In spite of flagging this point, the Bench takes no note of it in the final order, which seems something of an anti-climax. It merely calls for the constitution of a special committee to be headed by the Union Home Secretary, with the UT’s Chief Secretary on it. This committee is directed to look into the points made by both sides in the case.

It should occasion little surprise that, given the quality of the two crucial judgments in discussion – which go over the ground of media freedoms and the availability of 4G internet – the Jammu and Kashmir administration would have found itself in no way constrained in declaring a media policy that may seem better suited to dictatorial regimes.

The Report recommended:

1. Release all remaining political detainees who were taken into preventive detention on or after August 4, 2019. Strictly follow jurisprudence on the rights to bail and speedy trial. Repeal the PSA and any other preventive detention legislation, so that they cannot be misused against political opposition, or amend them to bring them in line with our constitutional ethos. Remove all restrictions on freedom of representation and expression. Strictly implement juvenile protection legislation in letter and in spirit. Release all detained juveniles and withdraw charges against them. Initiate enquiries followed by criminal and civil actions against personnel of police, armed forces and paramilitary forces found guilty of violation of child rights. Withdraw charges under the UAPA against journalists and activists.

2. Balance security considerations with public interest, giving utmost consideration to humanitarian concerns involving the population and eliminating hindrances to the welfare and well-being of the people. Curb the application of Section 144 to only those instances in which there is clear and present danger. Ensure that District Magistrates strictly follow judicial guidelines restricting the use of Section 144. Restore in practice the humanitarian guidelines to be followed when conducting Cordon and Search Operations (CASO), to prevent civilian deaths, injuries or any other damage or loss, and adequately compensate innocent citizens whose houses have been destroyed in Cordon and Search Operations.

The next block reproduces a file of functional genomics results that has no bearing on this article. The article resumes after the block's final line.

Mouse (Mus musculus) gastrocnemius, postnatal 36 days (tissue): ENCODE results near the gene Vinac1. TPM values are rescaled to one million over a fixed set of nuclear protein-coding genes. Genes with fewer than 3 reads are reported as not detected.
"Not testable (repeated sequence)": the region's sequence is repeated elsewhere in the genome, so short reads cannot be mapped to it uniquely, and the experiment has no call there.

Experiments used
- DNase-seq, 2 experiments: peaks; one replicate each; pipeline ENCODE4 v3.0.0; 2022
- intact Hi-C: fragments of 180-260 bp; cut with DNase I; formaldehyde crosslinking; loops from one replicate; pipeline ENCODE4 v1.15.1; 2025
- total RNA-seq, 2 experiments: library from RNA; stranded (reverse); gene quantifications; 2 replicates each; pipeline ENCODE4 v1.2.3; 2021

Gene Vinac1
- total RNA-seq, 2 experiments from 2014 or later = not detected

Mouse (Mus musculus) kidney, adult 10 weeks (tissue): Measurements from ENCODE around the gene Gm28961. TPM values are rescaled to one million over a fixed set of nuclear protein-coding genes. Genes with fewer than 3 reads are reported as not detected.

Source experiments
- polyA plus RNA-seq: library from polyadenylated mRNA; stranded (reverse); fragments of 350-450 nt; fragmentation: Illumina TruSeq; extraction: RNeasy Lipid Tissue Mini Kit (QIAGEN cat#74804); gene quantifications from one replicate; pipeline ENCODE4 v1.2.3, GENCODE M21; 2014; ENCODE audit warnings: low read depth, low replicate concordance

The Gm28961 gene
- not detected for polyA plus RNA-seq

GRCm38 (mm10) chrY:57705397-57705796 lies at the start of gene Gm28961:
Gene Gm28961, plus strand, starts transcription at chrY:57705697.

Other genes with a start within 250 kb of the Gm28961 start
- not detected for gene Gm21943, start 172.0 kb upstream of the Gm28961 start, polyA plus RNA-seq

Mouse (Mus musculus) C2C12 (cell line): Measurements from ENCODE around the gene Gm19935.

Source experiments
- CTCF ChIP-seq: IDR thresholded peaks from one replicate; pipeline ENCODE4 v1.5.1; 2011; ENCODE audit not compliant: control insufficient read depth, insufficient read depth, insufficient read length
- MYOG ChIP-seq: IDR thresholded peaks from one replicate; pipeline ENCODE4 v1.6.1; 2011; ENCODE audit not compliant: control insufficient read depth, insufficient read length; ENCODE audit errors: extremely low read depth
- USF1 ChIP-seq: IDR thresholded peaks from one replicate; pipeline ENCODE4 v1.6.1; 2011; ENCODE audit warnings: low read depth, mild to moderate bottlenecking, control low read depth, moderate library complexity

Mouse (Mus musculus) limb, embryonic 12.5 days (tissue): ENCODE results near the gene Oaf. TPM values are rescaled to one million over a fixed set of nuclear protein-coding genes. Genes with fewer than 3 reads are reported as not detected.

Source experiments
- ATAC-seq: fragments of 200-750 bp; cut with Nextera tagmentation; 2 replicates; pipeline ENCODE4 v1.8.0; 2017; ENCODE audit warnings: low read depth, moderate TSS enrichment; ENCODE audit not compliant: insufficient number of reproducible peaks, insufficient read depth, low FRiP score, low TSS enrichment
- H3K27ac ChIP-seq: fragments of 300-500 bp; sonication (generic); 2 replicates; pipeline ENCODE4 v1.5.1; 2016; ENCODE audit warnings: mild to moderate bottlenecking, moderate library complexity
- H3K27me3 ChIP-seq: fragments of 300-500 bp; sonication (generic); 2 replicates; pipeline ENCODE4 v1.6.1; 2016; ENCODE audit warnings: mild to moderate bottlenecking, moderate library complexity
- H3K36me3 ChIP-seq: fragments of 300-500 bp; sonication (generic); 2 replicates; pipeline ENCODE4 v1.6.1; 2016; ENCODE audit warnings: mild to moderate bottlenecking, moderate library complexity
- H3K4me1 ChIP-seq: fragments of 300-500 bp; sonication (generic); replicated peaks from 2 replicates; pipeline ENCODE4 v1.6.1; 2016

3. Ensure that police and paramilitary forces at checkpoints allow smooth passage for medical personnel and patients. Where patients lack transport to hospital, provide aid by making vehicles available. Hold police and paramilitary personnel who harass civilians at checkpoints accountable and initiate appropriate disciplinary action.

4. Restore 4G internet and mobile services in toto. Noting that Jammu and Kashmir has below average access of children to online facilities (see section on children and youth, make additional efforts to provide access for such children.

5. Reinstate all the former state’s statutory oversight bodies, especially those monitoring human rights, such as the Jammu and Kashmir Human Rights Commission and the Jammu and Kashmir Women and Child Rights Commission.

6. Compensate local businesses that were forced to shut down due to the government lockdown between August 2019 and March 2020 and ensure that they are given the government aid they require to the fullest extent possible.

7. Rollback the new media policy and encourage all shades of opinion to be freely and peacefully expressed, as the laws apply in every part of the Indian Union.

The full report can be downloaded here:

Kashmir Human Rights Report


The Forum for Human Rights in Jammu and Kashmir comprises an informal group of concerned citizens who believe that, in the prevailing situation in the former state, an independent initiative is required so that continuing human rights violations do not go unnoticed.

Its Co-Chairs are :
Justice Madan B. Lokur, former judge of the Supreme Court of India
Radha Kumar, former member, Group of Interlocutors for Jammu and Kashmir
and its members are:
Justice Ruma Pal, former judge of the Supreme Court of India
Justice AP Shah, former Chief Justice of the Madras, and Delhi, High Court
Justice Bilal Nazki, former Chief Justice of the Orissa High Court
Justice Hasnain Masoodi, former judge of the Jammu and Kashmir High Court
Justice Anjana Prakash, former judge of the Patna High Court
Gopal Pillai, former Home Secretary, Government of India
Nirupama Rao, former Foreign Secretary, Government of India
Probir Sen, former Secretary-General, National Human Rights Commission
Amitabha Pande, former Secretary, Inter-State Council, Government of India
Moosa Raza, former Chief Secretary, Government of Jammu and Kashmir
Hindal Haidar Tyabji, former Chief Secretary, Government of Jammu and Kashmir
Shantha Sinha, former chairperson, National Commission for the Protection of
Child Rights
Lieutenant-General H S Panag (retd)
Major-General Ashok Mehta (retd)
Air Vice-Marshal Kapil Kak (retd)
RD Sharma, former Vice Chancellor of Jammu University
Enakshi Ganguly, Co-founder and former Co-director, HAQ Centre for Child Rights
Ramachandra Guha, writer and historian
Anand Sahay, columnist